Seed quality standards are met by intensive roguing of off-types (from seeding to harvesting) and careful handling during harvesting, threshing, drying, cleaning, processing, bagging and labeling. Grow-out tests, germination tests, seed vigor tests etc. should also be done before the seeds are sold commercially. China has a well-established hybrid rice seed industry and national standards for hybrid rice. Seed quality standards are in place ( Table 2(697)) and being followed. In other countries where hybrid seed production is more recent, standards vary and are still to be formalized.
Vegetative Propagation of Hybrid Rice
Vegetative propagation of rice is well-known. Adult plants can be raised from seedlings, tillers, culm cuttings or by ratooning. Clonal propagation of rice was proposed in early sixties to exploit hybrid vigor in rice (Richharia 1962). However, no serious attempt was made to develop this as a technology. Since the commercialization of hybrid rice technology in China in 1976, agronomists and farmers have tried using vegetative propagation in various ways to reduce the seed rate, and hence the seed cost, of commercial rice hybrids. These approaches include double transplanting and ratooning.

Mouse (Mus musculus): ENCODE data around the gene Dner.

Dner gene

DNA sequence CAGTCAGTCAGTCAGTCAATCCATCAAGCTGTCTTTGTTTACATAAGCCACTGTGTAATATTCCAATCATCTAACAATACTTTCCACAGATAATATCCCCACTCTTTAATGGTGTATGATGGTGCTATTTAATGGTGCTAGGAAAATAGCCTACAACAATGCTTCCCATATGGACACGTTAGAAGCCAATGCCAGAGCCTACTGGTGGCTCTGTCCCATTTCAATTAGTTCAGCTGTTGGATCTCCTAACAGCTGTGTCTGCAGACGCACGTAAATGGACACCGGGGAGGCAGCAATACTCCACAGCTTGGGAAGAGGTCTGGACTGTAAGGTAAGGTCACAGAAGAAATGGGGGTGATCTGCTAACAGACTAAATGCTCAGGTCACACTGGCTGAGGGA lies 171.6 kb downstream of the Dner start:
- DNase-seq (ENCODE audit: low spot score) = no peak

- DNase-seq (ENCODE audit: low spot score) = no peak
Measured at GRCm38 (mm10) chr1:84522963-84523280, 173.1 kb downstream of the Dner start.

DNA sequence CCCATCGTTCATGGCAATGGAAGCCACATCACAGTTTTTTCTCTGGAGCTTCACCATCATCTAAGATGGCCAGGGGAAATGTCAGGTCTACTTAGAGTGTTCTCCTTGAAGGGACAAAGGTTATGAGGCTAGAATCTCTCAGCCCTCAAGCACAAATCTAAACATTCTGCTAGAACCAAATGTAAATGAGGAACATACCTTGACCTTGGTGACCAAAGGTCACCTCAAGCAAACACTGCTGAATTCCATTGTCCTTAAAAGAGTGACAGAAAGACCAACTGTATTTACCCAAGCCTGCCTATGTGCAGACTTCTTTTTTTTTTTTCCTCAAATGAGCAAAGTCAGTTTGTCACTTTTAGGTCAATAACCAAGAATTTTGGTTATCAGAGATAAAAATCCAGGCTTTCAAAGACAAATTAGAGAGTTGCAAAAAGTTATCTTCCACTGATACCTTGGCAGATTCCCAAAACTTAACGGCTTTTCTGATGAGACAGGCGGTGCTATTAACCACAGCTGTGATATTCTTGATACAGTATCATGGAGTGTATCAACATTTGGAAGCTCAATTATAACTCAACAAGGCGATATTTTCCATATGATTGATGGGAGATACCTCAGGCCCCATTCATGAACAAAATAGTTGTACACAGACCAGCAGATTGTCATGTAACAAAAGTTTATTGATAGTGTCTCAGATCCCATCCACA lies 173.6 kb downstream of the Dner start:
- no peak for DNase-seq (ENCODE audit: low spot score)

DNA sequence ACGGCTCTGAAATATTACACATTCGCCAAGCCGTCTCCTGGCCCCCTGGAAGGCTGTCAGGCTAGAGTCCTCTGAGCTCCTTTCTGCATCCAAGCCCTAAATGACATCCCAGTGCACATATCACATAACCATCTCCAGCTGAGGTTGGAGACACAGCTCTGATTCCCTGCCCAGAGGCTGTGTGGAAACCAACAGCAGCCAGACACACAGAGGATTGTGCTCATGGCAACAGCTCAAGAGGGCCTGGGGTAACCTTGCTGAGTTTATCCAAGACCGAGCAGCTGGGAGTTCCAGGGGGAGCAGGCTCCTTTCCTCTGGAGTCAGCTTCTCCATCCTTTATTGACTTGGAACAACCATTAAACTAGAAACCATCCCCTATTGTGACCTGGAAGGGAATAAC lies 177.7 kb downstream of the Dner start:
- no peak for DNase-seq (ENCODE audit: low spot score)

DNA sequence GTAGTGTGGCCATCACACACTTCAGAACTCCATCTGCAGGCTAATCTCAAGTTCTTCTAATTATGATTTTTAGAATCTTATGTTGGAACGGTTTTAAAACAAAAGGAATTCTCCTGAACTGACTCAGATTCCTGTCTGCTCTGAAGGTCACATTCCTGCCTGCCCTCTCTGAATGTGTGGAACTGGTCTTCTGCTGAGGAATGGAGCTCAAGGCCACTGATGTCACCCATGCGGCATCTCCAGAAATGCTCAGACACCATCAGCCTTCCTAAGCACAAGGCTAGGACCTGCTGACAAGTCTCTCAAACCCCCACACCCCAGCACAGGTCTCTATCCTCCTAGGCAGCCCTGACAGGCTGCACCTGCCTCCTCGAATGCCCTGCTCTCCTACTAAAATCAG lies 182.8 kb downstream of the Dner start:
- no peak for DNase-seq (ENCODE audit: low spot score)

In double transplanting, hybrid seeds are sown densely in the seed bed. When the seedlings reach the 2-3 leaf stage, they are transplanted into a field nursery, using a wide spacing of 33 x 10 cm to induce more tillering. After 25-30 days, tillers are separated and transplanted into the main rice field. Although double transplanting can reduce the seed rate of hybrid rice significantly, it does increase the labor cost.
In subsistence farming, where family labor is readily available and there is no other opportunity cost, this method may be useful. However, in situations where labor is either not available or can earn more elsewhere, this approach may not be economical.
Ratooning of hybrid rice has been tried with varying degrees of success. Recently, successful vegetative propagatioin of rice has been achieved by splitting and transplanting the ratoon seedlings of an F 1 rice hybrid in Bangladesh (M.A. Mazid, pers. comm..). This approach would be practical with resource poor farmers who can use family labor but who cannot afford the full cost of hybrid seed.